Trump blew it on Assange and Snowden and he blew it on the vaccines. He’ll have to give better answers than the ones he’s given so far if he expects to run in 2024. From Glenn Greenwald at greenwald.substack.com:
For months, Trump indicated that he was strongly considering pardoning NSA whistleblower Edward Snowden, and considering a pardon for Assange as well. Yet he never did. Why?
When Donald Trump vacated the White House on January 20, 2021, it became clear that he had refused to issue two pardons which many of his most ardent supporters were advocating and even expecting: one for the NSA whistleblower Edward Snowden, who has spent eight years in exile in Russia for revealing to American citizens that the Obama-era NSA was secretly and unconstitutionally spying en masse on their communications and other online activities, and Julian Assange, the WikiLeaks founder whose reporting in 2010 on grave crimes by the U.S. and its allies and in 2016 on the Clinton campaign were among the most consequential journalism stories of the last two decades.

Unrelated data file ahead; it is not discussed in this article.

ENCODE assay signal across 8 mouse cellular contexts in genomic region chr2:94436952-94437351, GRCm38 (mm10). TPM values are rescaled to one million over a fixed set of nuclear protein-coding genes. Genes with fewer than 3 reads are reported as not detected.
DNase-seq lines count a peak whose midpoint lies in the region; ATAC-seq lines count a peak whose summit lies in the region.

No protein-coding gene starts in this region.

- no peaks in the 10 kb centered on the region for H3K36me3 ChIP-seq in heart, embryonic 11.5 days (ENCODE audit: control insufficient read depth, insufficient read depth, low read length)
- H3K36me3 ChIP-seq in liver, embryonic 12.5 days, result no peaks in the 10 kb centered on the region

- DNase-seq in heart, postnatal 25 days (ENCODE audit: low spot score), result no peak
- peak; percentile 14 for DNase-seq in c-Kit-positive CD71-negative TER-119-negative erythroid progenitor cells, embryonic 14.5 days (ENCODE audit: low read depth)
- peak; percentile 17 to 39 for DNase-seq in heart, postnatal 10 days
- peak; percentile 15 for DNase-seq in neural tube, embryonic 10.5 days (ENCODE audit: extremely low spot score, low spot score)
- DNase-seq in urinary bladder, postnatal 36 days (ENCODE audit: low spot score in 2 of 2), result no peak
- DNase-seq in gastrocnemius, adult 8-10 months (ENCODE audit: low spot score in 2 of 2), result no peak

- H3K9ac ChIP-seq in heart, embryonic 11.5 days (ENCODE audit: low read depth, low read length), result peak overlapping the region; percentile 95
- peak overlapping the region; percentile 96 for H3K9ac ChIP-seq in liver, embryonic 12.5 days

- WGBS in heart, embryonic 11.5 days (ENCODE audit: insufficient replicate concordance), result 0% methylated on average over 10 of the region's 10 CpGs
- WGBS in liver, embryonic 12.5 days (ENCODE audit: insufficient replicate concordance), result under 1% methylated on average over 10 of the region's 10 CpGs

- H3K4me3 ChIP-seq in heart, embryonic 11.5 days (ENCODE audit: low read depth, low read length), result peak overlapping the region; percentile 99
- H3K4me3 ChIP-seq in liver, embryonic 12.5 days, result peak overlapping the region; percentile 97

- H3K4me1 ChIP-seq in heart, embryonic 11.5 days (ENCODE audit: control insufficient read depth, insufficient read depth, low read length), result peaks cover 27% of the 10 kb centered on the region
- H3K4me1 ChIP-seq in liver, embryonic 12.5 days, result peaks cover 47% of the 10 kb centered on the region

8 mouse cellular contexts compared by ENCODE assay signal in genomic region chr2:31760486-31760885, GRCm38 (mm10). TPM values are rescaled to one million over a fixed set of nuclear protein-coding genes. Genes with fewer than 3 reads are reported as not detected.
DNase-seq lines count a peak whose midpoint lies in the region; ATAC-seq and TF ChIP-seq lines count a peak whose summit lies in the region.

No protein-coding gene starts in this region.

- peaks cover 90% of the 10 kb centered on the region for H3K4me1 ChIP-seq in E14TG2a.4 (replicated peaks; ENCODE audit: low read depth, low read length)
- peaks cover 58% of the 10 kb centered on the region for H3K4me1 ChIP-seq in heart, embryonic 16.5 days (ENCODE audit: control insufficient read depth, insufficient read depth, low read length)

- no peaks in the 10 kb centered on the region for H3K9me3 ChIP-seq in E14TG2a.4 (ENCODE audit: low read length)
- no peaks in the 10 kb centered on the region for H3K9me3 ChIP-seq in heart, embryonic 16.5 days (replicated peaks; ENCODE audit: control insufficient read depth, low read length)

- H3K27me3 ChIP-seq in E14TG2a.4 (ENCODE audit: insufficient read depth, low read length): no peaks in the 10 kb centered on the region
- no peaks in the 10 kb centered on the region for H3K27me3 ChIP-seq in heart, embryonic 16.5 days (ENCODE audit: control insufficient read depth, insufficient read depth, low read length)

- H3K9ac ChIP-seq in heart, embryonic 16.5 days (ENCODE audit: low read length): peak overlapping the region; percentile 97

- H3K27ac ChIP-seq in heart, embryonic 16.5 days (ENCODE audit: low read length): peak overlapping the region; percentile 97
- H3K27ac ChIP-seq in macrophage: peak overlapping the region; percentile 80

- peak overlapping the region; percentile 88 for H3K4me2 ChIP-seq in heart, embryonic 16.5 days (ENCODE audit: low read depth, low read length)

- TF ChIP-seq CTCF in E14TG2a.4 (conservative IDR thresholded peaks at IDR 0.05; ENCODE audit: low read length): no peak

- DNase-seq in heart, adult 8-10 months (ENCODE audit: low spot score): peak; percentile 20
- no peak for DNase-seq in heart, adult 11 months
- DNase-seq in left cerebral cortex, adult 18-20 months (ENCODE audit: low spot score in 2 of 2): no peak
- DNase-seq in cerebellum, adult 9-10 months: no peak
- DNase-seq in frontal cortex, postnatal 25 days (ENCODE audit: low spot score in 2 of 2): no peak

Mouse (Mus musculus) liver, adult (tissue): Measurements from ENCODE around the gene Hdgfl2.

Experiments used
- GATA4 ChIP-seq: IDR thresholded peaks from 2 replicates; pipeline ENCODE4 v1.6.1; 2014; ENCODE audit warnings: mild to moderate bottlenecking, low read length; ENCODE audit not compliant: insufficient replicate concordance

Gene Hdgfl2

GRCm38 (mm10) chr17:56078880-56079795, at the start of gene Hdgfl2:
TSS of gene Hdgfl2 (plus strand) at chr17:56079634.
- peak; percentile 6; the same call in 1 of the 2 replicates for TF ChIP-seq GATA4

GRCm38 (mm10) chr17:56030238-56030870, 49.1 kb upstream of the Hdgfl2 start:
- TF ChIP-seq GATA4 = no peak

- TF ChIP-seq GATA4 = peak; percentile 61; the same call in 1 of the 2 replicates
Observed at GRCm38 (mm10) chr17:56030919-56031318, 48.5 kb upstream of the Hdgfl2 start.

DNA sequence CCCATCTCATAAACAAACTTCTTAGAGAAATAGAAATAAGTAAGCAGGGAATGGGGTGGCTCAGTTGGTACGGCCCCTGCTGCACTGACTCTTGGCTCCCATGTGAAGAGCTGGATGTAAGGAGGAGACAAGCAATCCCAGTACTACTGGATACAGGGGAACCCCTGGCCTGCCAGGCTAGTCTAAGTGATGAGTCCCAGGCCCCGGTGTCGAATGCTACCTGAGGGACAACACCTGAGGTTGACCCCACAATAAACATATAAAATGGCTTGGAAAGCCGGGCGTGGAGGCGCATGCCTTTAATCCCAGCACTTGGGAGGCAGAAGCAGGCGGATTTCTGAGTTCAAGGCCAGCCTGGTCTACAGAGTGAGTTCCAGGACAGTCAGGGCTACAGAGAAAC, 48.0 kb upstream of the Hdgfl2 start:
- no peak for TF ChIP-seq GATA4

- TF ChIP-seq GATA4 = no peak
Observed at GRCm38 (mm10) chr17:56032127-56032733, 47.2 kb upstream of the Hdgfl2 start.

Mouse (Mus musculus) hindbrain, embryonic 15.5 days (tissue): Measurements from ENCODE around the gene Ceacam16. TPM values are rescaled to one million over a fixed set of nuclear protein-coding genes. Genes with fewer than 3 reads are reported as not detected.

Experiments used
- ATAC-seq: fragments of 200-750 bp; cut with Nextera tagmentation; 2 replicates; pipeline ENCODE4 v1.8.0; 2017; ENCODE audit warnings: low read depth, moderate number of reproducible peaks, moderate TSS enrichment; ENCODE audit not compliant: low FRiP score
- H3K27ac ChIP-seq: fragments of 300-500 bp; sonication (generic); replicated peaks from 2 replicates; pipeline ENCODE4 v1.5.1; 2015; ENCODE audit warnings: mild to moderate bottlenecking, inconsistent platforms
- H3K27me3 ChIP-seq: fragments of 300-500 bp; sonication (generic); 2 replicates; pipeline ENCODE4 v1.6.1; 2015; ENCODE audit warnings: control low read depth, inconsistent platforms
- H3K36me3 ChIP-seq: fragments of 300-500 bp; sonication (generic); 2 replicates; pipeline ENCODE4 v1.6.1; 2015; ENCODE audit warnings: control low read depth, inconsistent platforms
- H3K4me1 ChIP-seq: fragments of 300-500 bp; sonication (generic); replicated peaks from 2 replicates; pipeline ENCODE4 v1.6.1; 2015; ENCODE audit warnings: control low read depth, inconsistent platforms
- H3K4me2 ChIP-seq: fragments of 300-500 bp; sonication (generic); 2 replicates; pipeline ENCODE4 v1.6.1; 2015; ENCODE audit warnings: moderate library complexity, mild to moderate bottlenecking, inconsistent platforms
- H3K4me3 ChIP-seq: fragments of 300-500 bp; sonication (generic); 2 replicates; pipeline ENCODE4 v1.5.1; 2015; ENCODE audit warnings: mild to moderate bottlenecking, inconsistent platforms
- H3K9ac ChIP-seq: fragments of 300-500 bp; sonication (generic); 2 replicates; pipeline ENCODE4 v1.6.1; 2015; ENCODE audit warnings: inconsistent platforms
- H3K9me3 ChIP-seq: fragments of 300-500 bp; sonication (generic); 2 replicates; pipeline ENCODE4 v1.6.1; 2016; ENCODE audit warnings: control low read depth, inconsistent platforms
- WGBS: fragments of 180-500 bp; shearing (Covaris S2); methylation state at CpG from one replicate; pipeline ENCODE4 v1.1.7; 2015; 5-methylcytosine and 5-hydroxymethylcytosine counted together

Trump’s failure to pardon either of them fostered disappointment and anger in many circles — “Trump left the White House about as weak, cucked, and submissive as it’s possible for a grown adult to scamper away,” I tweeted on that day, with an obviously considerable mix of each sentiment. That reaction was due to the fact that Trump himself had raised the possibility that he might pardon Snowden — infuriating everyone from Susan Rice to Liz Cheney — and was also actively considering a pardon for Assange. Given that it is virtually impossible to imagine any other U.S. president even remotely considering such a move, Trump seemed to be not just the best but the last chance for either of these two courageous dissidents to finally earn their freedom and be able to go home. That many of Trump’s most trusted Congressional allies [such as Sen. Rand Paul (R-KY) and Matt Gaetz (R-FL)] were strongly advocating for a pardon of one or both, and because Trump himself harbored so many valid personal reasons for wanting to confront these security state agencies — he had, as much as anyone, seen first-hand how pernicious and sinister these agencies can be, and what grave menaces they pose for American democracy — it was difficult for many people to understand why he did not pardon one or both of them.